The most adrenaline I've produced from reading a book lately has been my encounter with The Handmade House: A love story set in concrete by Geraldine Bedell. The experience of having their unique architect designed house build in the middle of London was as confusing, stressful, overwhelming and crazy as the house itself turned out to be sleek and minimalist. Ms Bedell is unusually candid about her family's finances and the passages describing their precarious money situation were what kept me awake at nights.
She is quite open about the fact that her and her husband were as naive about personal finances as they were about architecture and design. Basically, having decided that from the sale of their current Islington home they had about 600,000 pounds to spend on their next house she impetuously blew that amount on buying a bare section in Hackney. Bridging finance was costing them about 87,000 pounds a month (whimper) when the dotcom crash pretty much obliterated her husband's income. It took 2 and 1/2 years and cost about 450,000 pounds to build the house- while they lurched from one lump sum payment to another. While she never adds up all the sums (the nerve wracking finances aren't the point of her story which is a very interesting and compelling account of the whole process of designing and building as well as blended families and clutter busting etc) she does say that they were living in the house a year before their cheques stopped bouncing.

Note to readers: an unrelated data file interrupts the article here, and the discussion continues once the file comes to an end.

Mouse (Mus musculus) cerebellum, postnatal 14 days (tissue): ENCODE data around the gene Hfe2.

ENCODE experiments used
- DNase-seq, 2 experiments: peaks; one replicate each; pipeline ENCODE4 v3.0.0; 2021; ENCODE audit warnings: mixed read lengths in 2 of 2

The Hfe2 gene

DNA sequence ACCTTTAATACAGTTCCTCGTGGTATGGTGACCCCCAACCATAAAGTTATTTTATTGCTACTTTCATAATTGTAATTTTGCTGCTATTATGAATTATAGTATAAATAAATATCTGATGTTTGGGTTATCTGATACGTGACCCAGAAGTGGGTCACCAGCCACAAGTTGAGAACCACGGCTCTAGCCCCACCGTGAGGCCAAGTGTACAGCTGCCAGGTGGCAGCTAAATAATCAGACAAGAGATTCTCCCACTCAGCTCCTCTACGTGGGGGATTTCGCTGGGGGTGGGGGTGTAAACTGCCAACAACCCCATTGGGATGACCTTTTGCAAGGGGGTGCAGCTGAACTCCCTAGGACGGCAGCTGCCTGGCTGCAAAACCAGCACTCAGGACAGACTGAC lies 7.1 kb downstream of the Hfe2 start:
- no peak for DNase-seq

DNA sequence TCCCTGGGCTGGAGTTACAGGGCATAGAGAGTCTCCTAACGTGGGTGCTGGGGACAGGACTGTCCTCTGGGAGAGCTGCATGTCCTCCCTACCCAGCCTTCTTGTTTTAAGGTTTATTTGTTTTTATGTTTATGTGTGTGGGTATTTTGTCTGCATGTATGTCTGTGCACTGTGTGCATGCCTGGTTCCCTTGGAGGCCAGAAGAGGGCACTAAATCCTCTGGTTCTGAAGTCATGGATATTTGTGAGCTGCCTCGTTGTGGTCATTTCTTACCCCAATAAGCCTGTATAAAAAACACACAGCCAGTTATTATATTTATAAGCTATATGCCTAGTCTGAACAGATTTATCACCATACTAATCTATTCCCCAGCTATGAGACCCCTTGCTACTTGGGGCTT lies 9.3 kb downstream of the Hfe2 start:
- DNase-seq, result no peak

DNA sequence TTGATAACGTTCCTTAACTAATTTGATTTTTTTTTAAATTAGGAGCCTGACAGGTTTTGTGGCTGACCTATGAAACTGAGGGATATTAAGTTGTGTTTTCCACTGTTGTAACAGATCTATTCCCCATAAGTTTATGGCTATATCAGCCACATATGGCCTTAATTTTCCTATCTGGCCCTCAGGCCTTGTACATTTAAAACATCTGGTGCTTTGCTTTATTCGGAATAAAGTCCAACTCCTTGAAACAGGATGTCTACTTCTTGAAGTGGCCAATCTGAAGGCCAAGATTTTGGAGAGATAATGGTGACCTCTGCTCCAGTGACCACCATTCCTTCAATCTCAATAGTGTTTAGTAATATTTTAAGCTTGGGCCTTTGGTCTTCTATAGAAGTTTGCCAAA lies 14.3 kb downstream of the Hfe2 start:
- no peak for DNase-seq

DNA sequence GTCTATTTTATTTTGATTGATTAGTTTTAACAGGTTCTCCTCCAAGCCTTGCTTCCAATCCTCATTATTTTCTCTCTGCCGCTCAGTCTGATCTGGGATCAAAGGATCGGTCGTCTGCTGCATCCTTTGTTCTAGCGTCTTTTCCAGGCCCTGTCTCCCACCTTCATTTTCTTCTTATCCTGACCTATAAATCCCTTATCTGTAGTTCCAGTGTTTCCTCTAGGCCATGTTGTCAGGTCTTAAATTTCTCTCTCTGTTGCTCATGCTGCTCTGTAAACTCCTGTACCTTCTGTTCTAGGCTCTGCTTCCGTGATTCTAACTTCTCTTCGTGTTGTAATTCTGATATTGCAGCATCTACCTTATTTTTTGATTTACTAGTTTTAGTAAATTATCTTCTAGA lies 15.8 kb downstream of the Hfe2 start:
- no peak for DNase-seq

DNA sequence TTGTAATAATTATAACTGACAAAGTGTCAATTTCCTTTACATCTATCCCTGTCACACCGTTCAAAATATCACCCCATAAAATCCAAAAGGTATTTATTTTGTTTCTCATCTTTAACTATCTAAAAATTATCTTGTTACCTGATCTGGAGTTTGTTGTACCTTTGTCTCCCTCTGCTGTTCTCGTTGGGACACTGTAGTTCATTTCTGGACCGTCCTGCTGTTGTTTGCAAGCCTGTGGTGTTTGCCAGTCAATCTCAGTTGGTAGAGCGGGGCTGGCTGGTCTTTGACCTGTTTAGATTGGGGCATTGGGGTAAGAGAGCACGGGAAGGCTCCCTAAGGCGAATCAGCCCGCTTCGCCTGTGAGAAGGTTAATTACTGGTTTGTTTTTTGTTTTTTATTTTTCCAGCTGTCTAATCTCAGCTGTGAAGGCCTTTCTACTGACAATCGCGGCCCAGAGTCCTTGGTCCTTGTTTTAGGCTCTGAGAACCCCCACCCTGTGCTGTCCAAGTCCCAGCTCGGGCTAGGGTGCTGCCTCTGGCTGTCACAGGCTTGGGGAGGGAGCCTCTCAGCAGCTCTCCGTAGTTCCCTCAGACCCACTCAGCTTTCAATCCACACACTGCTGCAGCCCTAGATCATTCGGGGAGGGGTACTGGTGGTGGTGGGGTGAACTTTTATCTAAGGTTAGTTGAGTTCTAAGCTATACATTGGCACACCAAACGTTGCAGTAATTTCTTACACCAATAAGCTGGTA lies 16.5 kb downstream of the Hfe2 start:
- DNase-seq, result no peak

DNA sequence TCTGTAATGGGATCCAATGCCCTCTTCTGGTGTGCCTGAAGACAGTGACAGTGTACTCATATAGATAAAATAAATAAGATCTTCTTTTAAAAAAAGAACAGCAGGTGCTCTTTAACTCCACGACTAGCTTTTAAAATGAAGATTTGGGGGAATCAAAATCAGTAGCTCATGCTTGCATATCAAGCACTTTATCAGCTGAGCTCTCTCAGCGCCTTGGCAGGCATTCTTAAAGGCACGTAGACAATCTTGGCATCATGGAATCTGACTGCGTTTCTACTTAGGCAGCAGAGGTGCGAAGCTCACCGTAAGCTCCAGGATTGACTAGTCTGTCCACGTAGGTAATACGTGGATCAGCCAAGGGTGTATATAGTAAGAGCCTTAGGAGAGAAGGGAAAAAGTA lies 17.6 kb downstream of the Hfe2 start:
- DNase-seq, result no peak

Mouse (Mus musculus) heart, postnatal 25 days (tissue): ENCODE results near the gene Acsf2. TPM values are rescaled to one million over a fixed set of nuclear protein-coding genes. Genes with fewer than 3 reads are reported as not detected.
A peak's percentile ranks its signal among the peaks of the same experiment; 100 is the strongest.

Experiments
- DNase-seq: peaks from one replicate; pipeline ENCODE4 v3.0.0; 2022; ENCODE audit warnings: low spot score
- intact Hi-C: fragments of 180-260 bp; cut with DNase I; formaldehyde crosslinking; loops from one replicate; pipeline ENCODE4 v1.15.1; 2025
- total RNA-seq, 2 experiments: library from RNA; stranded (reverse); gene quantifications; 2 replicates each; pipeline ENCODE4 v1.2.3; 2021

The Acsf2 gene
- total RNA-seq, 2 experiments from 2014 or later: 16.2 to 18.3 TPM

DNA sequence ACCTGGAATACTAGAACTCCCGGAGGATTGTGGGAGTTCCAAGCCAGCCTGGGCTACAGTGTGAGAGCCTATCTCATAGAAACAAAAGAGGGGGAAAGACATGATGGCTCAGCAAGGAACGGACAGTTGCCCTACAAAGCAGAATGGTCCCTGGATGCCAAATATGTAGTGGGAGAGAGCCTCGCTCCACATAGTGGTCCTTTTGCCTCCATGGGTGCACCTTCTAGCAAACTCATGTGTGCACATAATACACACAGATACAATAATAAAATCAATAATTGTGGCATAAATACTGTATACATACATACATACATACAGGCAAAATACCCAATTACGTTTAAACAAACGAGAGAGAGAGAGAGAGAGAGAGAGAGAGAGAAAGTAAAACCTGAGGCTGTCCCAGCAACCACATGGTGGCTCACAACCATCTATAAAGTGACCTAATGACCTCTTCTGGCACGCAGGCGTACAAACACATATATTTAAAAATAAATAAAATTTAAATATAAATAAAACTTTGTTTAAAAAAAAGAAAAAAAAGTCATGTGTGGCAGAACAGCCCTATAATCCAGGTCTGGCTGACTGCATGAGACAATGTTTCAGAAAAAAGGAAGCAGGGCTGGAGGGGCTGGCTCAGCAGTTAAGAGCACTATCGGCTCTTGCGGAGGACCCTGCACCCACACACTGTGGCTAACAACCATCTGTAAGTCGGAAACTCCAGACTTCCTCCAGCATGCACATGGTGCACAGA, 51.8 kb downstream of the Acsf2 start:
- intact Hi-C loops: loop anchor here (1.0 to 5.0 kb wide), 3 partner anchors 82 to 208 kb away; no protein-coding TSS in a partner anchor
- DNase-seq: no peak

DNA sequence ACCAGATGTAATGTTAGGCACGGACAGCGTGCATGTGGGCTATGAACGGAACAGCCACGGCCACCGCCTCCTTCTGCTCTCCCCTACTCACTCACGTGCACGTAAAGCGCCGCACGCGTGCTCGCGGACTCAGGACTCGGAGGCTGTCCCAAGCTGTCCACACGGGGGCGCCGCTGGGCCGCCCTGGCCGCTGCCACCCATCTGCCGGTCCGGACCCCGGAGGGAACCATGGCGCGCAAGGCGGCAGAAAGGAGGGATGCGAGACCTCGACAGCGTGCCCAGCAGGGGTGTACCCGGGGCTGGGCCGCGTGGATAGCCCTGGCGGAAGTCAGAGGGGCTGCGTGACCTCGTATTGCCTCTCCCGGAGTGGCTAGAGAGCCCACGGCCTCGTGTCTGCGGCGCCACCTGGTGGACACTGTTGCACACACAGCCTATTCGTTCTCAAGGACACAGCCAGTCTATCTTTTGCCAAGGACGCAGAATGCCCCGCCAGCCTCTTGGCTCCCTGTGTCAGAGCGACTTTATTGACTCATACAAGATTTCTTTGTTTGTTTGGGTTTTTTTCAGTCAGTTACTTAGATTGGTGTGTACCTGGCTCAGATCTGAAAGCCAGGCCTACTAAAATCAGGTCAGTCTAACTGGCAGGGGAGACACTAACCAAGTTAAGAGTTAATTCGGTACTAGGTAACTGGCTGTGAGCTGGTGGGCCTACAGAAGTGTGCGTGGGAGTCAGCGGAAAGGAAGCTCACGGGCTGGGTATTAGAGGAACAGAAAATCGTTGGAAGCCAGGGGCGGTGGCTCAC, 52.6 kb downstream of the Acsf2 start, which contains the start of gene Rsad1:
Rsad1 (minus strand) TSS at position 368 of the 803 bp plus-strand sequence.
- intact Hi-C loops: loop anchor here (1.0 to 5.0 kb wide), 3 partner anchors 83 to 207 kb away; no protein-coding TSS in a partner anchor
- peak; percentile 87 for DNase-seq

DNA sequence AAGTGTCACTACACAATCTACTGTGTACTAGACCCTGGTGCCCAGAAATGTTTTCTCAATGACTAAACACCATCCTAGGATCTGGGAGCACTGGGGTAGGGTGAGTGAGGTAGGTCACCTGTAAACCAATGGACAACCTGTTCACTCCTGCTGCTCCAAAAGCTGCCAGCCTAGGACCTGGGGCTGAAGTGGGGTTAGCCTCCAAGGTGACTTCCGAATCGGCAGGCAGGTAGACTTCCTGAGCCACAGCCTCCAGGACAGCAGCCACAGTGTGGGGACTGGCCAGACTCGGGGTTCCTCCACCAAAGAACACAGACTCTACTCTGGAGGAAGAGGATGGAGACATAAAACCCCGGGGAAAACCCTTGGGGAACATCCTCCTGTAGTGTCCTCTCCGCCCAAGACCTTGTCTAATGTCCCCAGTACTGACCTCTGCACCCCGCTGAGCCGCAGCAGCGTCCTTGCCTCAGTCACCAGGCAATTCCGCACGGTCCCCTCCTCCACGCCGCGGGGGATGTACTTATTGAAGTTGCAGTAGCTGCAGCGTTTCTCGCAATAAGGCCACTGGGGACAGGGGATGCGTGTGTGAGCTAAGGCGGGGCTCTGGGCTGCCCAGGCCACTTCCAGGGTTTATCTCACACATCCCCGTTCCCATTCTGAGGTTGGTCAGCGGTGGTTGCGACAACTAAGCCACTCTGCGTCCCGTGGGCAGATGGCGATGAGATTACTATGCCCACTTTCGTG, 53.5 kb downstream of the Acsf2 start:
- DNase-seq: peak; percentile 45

Yikes! My own response to finding out exactly how much money I could borrow to buy a house was to buy a lotto ticket so that I could cling to some small vestige of hope.